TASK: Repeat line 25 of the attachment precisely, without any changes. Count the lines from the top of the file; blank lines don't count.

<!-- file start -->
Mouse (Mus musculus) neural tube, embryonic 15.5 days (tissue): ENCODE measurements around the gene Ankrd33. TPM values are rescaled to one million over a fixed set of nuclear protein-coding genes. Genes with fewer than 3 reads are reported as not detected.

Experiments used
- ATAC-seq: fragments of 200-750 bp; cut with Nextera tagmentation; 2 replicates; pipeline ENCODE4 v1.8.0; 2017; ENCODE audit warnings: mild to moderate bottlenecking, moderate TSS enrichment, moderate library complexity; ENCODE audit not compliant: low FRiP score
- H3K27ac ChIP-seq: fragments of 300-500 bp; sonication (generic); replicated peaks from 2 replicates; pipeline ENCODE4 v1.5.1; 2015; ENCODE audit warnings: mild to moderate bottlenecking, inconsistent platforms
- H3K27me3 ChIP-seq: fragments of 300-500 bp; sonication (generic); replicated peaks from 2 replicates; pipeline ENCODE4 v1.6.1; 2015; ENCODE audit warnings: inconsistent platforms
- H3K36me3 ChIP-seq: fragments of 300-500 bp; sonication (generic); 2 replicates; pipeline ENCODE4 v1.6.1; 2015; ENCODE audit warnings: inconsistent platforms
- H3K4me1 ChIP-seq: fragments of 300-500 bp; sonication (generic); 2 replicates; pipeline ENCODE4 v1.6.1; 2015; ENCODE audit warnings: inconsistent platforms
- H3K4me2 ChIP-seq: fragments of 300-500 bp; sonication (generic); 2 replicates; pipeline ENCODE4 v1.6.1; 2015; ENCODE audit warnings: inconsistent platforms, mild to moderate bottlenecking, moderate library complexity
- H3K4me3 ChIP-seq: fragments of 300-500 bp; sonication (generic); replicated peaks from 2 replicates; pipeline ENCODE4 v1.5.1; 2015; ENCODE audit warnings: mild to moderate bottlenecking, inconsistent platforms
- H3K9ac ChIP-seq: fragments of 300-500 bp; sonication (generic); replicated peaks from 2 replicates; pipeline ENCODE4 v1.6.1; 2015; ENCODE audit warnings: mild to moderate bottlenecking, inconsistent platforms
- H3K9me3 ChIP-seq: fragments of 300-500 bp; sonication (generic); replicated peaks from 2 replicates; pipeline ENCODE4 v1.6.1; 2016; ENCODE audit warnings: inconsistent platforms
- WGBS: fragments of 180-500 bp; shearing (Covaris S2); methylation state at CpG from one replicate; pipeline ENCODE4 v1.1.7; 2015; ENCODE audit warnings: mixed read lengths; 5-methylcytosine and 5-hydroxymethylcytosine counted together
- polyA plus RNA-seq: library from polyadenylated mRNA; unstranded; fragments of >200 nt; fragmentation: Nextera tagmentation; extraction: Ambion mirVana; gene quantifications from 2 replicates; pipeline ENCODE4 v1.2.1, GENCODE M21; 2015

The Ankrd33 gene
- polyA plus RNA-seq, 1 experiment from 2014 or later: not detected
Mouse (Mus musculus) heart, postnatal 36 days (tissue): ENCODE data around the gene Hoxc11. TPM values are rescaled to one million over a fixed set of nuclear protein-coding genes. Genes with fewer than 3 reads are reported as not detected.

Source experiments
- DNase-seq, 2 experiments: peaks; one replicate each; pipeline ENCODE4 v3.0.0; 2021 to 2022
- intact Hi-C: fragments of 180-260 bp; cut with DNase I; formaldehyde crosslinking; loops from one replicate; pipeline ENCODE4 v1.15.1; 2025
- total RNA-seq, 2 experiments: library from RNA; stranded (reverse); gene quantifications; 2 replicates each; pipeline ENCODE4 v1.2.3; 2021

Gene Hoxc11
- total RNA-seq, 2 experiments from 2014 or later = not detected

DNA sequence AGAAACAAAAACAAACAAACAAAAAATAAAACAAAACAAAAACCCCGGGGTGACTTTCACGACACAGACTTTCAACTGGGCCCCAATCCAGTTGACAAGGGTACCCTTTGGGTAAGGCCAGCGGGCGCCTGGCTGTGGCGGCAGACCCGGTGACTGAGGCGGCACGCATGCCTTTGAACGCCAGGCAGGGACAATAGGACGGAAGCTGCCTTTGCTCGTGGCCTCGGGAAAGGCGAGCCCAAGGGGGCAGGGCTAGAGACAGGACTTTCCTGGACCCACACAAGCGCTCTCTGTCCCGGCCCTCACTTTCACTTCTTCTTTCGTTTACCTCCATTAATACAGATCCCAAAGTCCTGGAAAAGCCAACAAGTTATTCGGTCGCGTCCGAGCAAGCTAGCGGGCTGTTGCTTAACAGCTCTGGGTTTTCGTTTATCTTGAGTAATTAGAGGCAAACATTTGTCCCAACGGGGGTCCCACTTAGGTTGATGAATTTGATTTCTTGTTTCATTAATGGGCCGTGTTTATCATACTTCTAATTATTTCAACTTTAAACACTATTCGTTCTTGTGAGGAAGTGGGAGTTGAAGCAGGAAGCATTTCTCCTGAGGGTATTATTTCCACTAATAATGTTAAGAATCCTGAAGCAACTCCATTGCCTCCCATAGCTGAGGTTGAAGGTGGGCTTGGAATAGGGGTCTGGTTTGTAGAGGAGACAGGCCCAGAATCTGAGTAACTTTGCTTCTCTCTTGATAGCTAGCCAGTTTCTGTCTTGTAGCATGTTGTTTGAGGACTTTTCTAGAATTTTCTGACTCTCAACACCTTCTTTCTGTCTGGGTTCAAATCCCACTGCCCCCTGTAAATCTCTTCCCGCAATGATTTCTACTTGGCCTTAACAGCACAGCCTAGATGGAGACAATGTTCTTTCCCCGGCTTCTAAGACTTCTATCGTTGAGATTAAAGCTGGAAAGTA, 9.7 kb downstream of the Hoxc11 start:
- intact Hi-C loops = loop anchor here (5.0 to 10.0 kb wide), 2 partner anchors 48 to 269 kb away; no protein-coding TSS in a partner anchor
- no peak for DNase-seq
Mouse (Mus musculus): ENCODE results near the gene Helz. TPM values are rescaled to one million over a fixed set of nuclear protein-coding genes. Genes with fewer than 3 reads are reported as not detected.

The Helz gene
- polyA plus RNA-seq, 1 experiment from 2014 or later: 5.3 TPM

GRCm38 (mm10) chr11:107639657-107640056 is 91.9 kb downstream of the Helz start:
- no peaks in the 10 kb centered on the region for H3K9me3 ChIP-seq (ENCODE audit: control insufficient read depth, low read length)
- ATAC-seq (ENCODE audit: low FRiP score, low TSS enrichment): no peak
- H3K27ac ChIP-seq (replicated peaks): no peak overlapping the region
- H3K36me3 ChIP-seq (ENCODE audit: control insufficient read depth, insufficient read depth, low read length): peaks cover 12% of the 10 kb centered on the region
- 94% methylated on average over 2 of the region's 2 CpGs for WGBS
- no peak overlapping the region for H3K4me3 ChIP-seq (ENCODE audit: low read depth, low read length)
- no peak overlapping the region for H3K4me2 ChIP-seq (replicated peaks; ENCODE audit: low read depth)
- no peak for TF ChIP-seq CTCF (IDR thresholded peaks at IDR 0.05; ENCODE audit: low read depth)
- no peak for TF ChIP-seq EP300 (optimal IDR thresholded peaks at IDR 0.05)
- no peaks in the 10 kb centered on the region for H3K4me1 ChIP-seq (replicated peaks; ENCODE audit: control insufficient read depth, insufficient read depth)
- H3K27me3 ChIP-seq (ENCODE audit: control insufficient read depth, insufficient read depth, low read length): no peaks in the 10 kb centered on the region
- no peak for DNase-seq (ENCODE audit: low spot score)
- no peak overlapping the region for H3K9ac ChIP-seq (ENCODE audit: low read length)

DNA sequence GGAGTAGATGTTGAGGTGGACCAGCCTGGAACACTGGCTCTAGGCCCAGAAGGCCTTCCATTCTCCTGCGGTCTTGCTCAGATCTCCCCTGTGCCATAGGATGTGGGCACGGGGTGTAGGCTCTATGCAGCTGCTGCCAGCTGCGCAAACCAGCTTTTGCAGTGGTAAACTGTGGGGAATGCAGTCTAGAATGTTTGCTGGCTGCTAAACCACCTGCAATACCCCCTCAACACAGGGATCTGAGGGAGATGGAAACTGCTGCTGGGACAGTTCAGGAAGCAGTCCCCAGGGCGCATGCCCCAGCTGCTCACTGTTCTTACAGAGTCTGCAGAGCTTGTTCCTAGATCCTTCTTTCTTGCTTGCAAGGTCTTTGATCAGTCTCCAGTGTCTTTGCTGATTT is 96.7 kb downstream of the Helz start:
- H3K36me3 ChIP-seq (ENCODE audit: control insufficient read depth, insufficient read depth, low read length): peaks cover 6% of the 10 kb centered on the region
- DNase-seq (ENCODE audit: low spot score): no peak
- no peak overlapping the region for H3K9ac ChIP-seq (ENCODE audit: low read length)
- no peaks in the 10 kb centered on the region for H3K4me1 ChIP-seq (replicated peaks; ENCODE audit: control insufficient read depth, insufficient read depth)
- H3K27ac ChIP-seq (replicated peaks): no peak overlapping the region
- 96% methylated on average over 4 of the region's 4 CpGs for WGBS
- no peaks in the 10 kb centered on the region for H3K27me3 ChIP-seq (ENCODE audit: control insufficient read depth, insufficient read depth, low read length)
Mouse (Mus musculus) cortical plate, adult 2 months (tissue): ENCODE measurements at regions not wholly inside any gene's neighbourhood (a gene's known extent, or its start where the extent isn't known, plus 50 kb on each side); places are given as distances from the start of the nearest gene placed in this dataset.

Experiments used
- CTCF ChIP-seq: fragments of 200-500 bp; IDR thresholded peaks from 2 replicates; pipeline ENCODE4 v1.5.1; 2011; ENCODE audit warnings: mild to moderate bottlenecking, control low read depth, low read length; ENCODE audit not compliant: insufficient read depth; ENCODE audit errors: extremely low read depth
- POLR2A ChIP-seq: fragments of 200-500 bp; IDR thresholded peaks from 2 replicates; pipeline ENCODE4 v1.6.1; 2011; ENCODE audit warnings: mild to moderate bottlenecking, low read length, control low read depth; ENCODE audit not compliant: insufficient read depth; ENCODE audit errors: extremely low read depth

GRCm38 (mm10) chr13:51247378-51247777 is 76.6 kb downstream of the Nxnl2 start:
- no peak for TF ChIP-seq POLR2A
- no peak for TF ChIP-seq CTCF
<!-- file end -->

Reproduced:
- no peak for DNase-seq